Steady returns in the real estate market
In early 2020 I bought an investment property in the lower mainland for $450,000.
It’s been 2 full years since I’ve owned it.
Let’s see the numbers for this past year.
Second year operating profit = 6.74%
My rental income was $1,800 a month or $21,600 a year.
The cost to manage the property was $11,900 in total, which include:
*Mortgage interest = $7,450
*Strata fee $2,460
*Property tax $1,600
So my net gain from operations is ($21,600-$11,900) which is $9,700/year.
Annual Profit = Net gain / Cost of investment
Net gain = $9,700
Cost of investment: $144,000 (The initial capital I put into this property)
Annual Profit = $9,700 / $144,000 = 6.74%
Operating profit is only part of the story. I’m counting on price appreciation as well.
According to the most recent BC Assessment data, my investment condo is worth $750 per square feet. Up from $725 last year.
This puts the value of my condo at roughly $479,000. Which is $15,000 more than last year.
With my net operating income of $9,700 and an additional $15,000 of appreciation, my second year of being a landlord produced $24,700 of gains before taxes. 🙂
My initial investment was $144,000, so my ROI is ($24,700/$144,000) = $17.15 for 2021.
I’m pretty happy about the 17% return. This is slightly higher than the 16% return I earned in the previous year.
Year 3 Expected ROI = 18%
For this third year in 2022, I’m expecting the ROI to be 18%.
I don’t want to count all my chickens before they hatch. But there are a few reasons for this higher guidance.
- Lower mortgage expense. Every month my mortgage balance shrinks by roughly $900. This means my interest cost gradually decreases throughout the year.
-In 2020 I paid $7,680 in mortgage interest.
-In 2021 I paid $7,450.
-In 2022 I expect to pay just $7,200.
Every year this expense falls by a larger amount. I have a 5 year fixed rate mortgage at 2.44%.
- I’m raising the rent from $1,800 to $1,825 per month. I hope my tenant won’t mind too much. 😅
- Higher condo valuations in 2022. Prices of detached houses and townhouses increased a lot last year. Condo price growth lagged by comparison. I think this year is when condo prices will play catch up. So I expect at least 5% price growth for apartments in 2022.
As I’ve mentioned in previous posts, even in an expensive real estate market there are still profitable real estate investment opportunities. 🙂
That being said, there are a few important points to disclose. Most of my readers are too kind to voice critical opinions, so let me plays devil’s advocate.
Why real estate investing is not for everyone
First, the idea that you can buy a rental unit in the GTA or Metro Vancouver and earn 17% ROI is probably not going to happen, unless you’re willing to put in the initial work and planning. I don’t want to give the impression that you can buy any random listing on the MLS, and watch the money come in, lol.
In my case I was searching specifically for low-rise apartments with high cap rates. I then vetted many potential renters before choosing a suitable tenant.
If you don’t have the patience to put in tens of hours of initial work, then you may only get a 10% return on your investment property. Maybe that’s perfectly acceptable depending on your goals. 🙂
And if you work even harder than I did, and renovate/rehab an older unit, you can probably earn 20% ROI or higher. The real estate market rewards any investor who’s willing to put in the time and effort to learn how it works. Like any other venture, the more sweat equity you put in, the greater the financial benefits you will receive over time. 🙂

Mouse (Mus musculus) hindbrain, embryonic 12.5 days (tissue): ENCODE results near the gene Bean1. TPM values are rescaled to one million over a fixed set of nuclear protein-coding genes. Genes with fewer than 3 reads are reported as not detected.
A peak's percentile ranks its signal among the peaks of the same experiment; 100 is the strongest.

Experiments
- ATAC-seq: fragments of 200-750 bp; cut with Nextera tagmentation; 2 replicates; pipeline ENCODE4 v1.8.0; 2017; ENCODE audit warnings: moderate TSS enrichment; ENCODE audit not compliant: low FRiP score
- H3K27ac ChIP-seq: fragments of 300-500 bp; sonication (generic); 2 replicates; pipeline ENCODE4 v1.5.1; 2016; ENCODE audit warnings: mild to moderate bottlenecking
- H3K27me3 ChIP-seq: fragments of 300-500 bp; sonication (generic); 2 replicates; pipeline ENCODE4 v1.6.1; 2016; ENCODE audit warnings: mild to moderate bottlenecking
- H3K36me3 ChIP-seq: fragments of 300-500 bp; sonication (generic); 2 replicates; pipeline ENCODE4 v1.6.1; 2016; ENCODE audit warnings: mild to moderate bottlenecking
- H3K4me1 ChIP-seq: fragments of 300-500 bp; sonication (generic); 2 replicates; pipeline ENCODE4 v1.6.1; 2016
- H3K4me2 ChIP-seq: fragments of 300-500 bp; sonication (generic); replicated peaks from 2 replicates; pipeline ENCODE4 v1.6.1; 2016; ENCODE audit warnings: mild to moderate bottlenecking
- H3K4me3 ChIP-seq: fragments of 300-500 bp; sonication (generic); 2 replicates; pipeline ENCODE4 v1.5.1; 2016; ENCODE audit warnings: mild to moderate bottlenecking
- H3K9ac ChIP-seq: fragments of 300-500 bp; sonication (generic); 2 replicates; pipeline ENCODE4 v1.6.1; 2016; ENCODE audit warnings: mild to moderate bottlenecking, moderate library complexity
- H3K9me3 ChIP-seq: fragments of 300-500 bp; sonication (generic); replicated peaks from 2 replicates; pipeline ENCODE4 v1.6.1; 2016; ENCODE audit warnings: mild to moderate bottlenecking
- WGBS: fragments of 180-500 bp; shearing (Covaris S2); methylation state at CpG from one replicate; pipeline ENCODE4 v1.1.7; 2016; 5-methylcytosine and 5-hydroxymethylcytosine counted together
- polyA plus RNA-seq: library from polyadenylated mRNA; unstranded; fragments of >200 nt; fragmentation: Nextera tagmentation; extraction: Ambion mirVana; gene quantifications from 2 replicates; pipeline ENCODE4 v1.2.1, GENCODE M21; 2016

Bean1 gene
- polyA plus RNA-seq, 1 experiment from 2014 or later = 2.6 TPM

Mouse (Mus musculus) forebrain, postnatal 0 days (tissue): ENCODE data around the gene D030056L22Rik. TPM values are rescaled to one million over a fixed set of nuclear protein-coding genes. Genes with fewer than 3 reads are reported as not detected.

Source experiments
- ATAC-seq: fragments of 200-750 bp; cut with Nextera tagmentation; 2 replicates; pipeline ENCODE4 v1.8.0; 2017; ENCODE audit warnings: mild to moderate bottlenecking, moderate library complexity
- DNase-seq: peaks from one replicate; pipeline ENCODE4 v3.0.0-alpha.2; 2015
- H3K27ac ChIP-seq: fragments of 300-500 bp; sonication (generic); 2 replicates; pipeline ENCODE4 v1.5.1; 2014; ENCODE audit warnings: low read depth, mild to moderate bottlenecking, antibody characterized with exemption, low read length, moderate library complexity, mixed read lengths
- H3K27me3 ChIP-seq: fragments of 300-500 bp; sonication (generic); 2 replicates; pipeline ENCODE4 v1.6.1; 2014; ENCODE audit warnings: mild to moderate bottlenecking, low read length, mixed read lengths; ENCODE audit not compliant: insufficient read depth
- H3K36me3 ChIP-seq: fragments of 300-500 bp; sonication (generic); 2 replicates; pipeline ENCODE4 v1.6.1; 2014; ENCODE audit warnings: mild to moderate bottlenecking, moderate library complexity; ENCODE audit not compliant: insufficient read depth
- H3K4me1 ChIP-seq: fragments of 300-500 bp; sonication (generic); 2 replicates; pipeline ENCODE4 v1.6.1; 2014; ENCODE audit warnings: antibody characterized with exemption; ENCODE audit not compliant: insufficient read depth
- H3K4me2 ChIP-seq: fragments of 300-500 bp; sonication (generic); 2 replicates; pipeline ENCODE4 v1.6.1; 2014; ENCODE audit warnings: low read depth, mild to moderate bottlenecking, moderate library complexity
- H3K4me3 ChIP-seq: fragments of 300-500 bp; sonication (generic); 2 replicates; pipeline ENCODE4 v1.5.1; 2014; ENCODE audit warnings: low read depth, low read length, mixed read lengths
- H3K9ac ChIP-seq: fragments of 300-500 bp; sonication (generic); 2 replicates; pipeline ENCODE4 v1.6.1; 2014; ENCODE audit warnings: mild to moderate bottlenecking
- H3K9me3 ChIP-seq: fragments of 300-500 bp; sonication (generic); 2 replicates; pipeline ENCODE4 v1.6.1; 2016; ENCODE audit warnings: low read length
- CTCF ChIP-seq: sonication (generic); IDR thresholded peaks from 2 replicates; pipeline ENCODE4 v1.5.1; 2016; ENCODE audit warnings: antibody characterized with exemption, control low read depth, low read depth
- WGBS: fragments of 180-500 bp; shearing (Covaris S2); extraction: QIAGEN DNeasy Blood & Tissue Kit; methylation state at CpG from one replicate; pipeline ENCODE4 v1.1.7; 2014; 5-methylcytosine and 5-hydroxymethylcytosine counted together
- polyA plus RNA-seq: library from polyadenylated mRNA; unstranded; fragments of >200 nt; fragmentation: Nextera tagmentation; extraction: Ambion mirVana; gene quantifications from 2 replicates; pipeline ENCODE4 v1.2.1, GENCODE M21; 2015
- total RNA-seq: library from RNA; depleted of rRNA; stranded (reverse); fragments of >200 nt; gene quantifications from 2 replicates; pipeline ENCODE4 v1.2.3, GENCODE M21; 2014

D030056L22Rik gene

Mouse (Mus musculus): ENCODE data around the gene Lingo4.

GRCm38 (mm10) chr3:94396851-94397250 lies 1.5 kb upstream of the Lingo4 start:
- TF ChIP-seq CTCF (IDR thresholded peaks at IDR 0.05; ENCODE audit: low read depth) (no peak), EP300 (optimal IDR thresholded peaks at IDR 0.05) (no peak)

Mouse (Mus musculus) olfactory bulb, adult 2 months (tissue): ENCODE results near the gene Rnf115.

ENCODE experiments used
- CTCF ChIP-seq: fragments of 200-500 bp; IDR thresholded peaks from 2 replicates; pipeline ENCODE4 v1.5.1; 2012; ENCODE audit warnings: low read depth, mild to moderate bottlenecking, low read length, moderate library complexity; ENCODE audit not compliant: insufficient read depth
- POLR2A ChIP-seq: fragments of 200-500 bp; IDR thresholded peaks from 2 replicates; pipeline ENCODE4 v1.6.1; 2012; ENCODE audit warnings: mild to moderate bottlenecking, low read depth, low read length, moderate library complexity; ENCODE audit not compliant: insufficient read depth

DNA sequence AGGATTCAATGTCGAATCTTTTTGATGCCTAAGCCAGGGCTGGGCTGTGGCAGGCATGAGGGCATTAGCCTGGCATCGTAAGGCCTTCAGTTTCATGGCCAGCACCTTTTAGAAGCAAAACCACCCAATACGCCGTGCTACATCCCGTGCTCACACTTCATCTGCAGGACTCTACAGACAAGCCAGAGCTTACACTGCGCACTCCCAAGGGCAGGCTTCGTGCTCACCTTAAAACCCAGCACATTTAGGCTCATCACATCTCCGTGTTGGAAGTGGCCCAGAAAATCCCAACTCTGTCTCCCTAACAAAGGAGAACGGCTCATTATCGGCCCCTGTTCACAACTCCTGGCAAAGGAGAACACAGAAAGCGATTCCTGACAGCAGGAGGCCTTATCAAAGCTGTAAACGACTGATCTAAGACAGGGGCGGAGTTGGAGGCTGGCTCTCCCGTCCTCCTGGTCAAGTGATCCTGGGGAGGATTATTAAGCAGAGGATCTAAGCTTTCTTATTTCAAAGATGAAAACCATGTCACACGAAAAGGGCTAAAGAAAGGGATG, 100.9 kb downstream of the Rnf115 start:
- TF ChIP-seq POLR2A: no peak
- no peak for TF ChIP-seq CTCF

The second critique would be that despite a decent 17% ROI, I would have made more money had I just invested in a diversified equity index fund. Last year the TSX, Canada’s stock market benchmark, returned 22%. And the U.S. S&P 500 returned 29% completely passively to investors. Those are much better returns than what my investment condo produced.
I like to own both asset classes because I don’t want to miss out on gains either in real estate or the stock market, lol.
The third issue is the high transactional costs associated with real estate investing, which can be 5% to 10% of a property’s price. I have a personal policy of holding real estate for at least 6 years before selling, which helps to mitigate the friction cost.
This is why you need to make a relatively higher return on real estate than for financial assets. For example, if you buy a stock and it goes up 10%, your after tax return might be 8% if you sell it. However if you buy and sell a rental property with a 10% price appreciation, your net return after closing costs, agent’s commission, and land transfer tax, might be whittled down to just 4% or 5%, depending on your holding period. 🙁
Real estate prices look to be going higher over the next few years, especially in larger cities. The Bank of Canada had the chance to make the cost of borrowing more expensive last week and they showed their true colours. They left the benchmark rate unchanged despite inflation running at 4.8%, which is a 31 year high.
This is not a surprise. Many times I’ve mentioned the forecasted 3 to 4 hikes this year sounds way too optimistic.
Let’s not forget, the people who set these monetary policies have their financial assets in the stock market just like other investors. There’s no incentive for them to suppress the market by raising rates unless they really have to. Oh well. I don’t make the rules. I just play the game to win. 😉
Here’s a 5 year progression of my investment property annual returns.
- 2020 – 16% actual
- 2021 – 17% actual
- 2022 – 18% expected
- 2023 – 20% expected
- 2024 – 22% expected
The next time I renew this mortgage I will probably go with a variable rate.
Random Useless Fact:
Emmanuel Macron’s stepson is older than he is.